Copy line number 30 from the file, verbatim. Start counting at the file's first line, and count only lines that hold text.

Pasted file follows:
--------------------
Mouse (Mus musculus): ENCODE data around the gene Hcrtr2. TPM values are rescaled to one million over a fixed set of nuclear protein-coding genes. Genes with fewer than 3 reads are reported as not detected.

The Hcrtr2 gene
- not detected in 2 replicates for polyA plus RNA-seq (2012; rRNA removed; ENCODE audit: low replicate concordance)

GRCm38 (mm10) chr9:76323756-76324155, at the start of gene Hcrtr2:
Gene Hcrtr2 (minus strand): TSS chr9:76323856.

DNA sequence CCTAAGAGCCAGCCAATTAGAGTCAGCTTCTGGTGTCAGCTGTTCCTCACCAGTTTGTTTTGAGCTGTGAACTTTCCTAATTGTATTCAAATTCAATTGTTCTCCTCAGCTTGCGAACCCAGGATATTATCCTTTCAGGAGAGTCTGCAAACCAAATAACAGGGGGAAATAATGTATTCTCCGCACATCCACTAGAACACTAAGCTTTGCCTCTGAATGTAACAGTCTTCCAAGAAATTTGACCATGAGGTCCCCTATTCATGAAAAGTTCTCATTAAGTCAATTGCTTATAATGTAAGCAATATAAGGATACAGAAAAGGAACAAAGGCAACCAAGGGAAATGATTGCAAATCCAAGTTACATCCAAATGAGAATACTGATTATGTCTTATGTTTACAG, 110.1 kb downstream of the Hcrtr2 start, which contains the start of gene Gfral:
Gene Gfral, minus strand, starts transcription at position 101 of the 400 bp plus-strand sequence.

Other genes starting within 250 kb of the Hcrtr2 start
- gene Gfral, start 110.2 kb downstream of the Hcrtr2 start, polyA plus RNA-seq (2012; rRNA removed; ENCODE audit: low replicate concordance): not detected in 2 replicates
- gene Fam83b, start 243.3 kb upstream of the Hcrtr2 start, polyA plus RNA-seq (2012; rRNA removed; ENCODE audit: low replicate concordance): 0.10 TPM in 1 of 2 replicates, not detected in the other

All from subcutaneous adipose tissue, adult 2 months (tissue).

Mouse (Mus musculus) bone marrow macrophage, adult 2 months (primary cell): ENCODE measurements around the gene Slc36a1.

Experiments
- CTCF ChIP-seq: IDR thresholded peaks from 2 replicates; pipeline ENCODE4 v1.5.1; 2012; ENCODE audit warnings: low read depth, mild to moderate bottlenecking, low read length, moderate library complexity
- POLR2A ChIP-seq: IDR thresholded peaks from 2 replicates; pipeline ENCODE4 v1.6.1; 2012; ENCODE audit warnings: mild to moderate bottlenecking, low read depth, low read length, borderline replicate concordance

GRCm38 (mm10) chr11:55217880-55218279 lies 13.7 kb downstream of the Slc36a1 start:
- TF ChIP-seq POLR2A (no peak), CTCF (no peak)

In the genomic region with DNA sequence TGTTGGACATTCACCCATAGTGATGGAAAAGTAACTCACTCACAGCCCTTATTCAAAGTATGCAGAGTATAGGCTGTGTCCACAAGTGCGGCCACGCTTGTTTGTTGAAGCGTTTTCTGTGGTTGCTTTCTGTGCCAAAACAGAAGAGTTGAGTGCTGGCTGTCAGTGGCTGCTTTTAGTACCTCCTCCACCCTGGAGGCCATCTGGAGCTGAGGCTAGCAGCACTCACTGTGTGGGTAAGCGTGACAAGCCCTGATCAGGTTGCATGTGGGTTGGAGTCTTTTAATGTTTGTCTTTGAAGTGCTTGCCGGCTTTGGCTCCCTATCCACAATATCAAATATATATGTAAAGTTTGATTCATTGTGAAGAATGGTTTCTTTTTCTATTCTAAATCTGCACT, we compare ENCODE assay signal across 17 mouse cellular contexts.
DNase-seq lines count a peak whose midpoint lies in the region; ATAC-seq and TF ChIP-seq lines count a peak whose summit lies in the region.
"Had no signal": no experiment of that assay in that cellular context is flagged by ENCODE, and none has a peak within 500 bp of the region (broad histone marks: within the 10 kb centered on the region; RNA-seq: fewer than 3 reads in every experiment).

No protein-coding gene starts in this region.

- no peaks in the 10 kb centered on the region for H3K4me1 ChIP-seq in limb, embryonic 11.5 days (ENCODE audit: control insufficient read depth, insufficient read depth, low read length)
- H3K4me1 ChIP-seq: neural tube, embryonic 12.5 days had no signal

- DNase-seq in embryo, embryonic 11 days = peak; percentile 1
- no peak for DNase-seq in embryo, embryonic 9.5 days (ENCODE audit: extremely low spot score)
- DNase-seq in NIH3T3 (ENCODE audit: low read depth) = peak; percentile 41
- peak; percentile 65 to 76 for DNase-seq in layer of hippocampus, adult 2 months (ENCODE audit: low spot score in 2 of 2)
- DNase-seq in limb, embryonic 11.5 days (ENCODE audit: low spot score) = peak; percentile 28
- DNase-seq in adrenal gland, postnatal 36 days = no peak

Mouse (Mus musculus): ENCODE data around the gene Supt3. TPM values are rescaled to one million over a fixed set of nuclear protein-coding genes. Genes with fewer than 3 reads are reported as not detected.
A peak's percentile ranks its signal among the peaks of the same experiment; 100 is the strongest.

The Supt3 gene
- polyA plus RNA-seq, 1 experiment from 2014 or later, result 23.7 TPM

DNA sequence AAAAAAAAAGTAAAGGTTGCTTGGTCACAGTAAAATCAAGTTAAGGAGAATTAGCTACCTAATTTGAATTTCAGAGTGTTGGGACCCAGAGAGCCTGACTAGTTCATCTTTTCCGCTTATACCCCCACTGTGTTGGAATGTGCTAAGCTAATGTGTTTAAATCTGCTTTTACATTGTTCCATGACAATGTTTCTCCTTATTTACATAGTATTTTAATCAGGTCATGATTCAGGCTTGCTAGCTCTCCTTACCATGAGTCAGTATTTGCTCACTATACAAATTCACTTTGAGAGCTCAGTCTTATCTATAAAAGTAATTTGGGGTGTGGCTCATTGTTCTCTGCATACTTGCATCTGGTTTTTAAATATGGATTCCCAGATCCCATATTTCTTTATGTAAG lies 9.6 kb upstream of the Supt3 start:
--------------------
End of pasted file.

Mouse (Mus musculus): ENCODE data around the gene Supt3. TPM values are rescaled to one million over a fixed set of nuclear protein-coding genes. Genes with fewer than 3 reads are reported as not detected.